Ghost just released a video for their song “Cirice”, that will feature on their upcoming album “Meliora”. The album will be released August 23rd, 2015.
This spring swedish crossover thrashers Germ Bomb releases their 3rd full length ‘Under a Fading Sun’. My first encounter with them was with their debut album back in 2010, when they made me sing ‘Infected! Infected!’ all summer.
Allthough I know the band is not found of being categorized, they still play powerful crossover thrash with hints of both heavy metal, black’n’roll and doom. To me, ‘Under a Fading Sun’ feels alot darker and dirtier than their previous material. In ‘Funeral Blues’ for instance, the riffs are slower and doomier, matching it’s title perfectly. ‘Endless Thirst’ has more melodic vocals, sending me to heavy metal land. Last track on the album, called ‘Religious Vomit’ has a perfect groovy black’n’roll riff in the middle, making my nose wrinkle (in that good metal way).
So, to sum it up, I think ‘Under a Fading Sun’ is both darker and more diverse than Germ Bombs previous releases. It’s reflected on the album cover which is inspired by polish surrealist Zdzisław Beksiński (who by the way is one of my favourite artists – you should google him!).
The album was recorded in Welfare Sounds Studio in Gothenburg (Bombus, Bombs of Hades) in october 2014 with Per Stålberg and Olle Björk behind the knobs and as producers, mastered by Daniel Johansson and artwork created by Lenore Ani.
7. 1000 Suns
Black Forest Magazine are proud to present the world premiere of Germ Bombs brand new video ‘1000 Suns’!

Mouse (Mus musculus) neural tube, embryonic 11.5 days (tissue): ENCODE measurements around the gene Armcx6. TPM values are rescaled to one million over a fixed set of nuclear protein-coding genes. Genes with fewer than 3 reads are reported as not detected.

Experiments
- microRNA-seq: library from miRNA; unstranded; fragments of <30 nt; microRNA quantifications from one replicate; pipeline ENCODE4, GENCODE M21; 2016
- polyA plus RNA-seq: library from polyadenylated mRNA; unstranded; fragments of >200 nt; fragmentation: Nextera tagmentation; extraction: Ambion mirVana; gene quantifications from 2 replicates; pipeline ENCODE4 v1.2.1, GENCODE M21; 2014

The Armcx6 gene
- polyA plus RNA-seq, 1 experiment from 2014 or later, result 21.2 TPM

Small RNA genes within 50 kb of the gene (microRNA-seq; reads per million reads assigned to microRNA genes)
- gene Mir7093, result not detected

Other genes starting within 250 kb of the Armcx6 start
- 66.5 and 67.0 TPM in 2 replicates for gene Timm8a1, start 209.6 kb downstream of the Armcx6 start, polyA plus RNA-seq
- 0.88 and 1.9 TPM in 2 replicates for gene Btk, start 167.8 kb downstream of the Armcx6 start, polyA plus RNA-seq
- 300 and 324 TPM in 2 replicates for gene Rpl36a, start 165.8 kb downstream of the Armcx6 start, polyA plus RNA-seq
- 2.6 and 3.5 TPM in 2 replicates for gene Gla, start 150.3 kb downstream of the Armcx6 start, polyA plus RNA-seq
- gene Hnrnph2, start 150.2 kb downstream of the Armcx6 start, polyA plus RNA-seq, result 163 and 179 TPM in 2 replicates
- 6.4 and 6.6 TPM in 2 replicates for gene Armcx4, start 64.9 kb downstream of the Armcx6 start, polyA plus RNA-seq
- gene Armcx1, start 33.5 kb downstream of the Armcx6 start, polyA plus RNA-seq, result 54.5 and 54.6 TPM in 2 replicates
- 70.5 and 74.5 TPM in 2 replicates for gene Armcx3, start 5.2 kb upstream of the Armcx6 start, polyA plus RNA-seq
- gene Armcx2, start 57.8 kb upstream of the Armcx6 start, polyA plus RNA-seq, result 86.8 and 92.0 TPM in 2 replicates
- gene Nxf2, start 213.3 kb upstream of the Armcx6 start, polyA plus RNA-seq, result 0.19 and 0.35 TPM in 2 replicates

– The lyrics in the song which reflects the video are issues about how we treat this planet and how we more or less will destroy ourselves with greed. We wanted to do something different and not just capture a band playing a song straight up and down because its boring and done a million times before!
Enjoy Germ Bombs brand new music video below:
Swedish punk thrasher duo Germ Bomb is releasing their 3rd full length this spring, titeled ‘Under a Fading Sun’. In that regard we had a little chat with Hampus, wanting to know more about the band and their plans for the future.
First off, could you tell us a bit about Germ Bomb? I know you are two swedish guys playing thrash, and I’ve heard rumours that you found your band name listening to Dead Kennedys?
Yeah, it’s true we came up with the name while listening to a Dead Kennedys song titled “Kinky sex makes the world go round”. ‘Germ bomb’ is in the lyric somewhere and we thought it sounded cool.
Me (Hampus) and Pierre started Germ Bomb when our former band Hathor split up, we were playing some kind of punkrock at that time and felt we had to change direction. I had just dicovered bands like Toxic Holocaust, Bastardator and Children Of Technology so we started writing songs that was harder and darker than before. We have always listened to all kinds of music. 80’s thrash, punk, 82punk and metal so it came natural for us to create a blend of all that. Germ Bomb was born! Maybe it’s thrash metal, we really dont care as long as it feels right!
We were bored with almost all metal at that time, perfect produced radiometal or melodic shit which we both hated.
It was liberating to listen to all those metalpunk bands and all of a sudden we were part of some kind of metalpunk movement. One thing led to another and we discovered 100 more bands and metal was fun again!
This is your 3rd full length album, and while your cover art in the past has been pretty stereotypical for the thrash genre, the new album seems to be alot darker visually and not so caricatured as the previous ones?